The Magic Lounge opened to rapid success. But after the first six months, J.C. bowed out of his role as partner, preferring to serve as manager and performer. And once the bar was stabilized with a staff of several local performers, J.C. then picked up and went to Aspen, Colorado, to join up yet again with Bob Sheets, who had brought Magic Bar to a lively ski season joint called the Jolly Jester.
Bob would become a local fixture in Aspen, eventually moving to the Tower Restaurant and Magic Bar, in Snowmass, partly owned by the singer John Denver, and where Bob would eventually bring in Doc Eason (who would in turn invite Eric Mead on board). Bob would eventually depart, along with Steve Spill, for what would become the Brook Farm Inn of Magic in Chevy Chase (where Bob would be a part-owner) in the Maryland suburbs of Washington, D.C. (and eventually to the Inn of Magic in Wheaton, where I would end up the final strand in Sheets’ long braid of Magic Bar DNA).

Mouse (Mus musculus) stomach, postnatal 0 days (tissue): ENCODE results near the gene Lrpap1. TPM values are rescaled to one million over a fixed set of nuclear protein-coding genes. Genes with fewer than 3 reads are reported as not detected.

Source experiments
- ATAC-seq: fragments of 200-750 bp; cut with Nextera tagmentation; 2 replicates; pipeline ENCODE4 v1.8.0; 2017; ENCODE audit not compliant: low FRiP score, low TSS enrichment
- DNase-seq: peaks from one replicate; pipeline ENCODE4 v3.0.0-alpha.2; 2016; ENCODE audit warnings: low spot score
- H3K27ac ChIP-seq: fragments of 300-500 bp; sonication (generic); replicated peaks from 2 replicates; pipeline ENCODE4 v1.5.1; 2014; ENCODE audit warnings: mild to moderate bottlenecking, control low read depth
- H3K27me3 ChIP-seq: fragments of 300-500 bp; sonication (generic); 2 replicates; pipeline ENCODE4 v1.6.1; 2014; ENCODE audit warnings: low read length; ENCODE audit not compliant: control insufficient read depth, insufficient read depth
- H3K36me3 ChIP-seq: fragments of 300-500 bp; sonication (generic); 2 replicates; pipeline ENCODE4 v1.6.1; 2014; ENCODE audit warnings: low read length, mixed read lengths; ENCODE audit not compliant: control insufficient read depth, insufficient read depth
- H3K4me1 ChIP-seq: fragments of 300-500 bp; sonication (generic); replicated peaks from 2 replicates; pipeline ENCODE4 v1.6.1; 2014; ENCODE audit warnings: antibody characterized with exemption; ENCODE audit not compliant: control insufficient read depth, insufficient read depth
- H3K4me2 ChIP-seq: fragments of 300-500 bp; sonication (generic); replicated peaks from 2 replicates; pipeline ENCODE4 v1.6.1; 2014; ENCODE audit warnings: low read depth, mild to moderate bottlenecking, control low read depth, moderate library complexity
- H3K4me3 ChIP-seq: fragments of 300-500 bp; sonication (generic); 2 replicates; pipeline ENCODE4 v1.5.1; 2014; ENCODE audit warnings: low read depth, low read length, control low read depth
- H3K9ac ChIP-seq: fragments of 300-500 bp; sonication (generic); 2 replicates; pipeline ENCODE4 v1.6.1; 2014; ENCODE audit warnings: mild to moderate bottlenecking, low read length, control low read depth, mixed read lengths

Meanwhile however, J.C., by way of his friend Larry Jennings, was introduced to the management of the Magic Island club in Newport Beach. J.C. was promptly hired on as Magic Bartender, but before long became a resident close-up performer, and then eventually Entertainment Director, booking the acts. Although J.C. would eventually part ways with Magic Island (one of a string of decisions that would help lead to its eventual demise), he regarded Magic Island as a peak of his long career in magic. This is where he got to perform steadily for an upscale clientelle, countless celebrities, and also expanded his relationships with other magicians across the country, both those he was booking, and others who would simply come by the place to spend time, including names from Lance Burton to Derek Dingle, Ricky Jay and Jerry Camaro.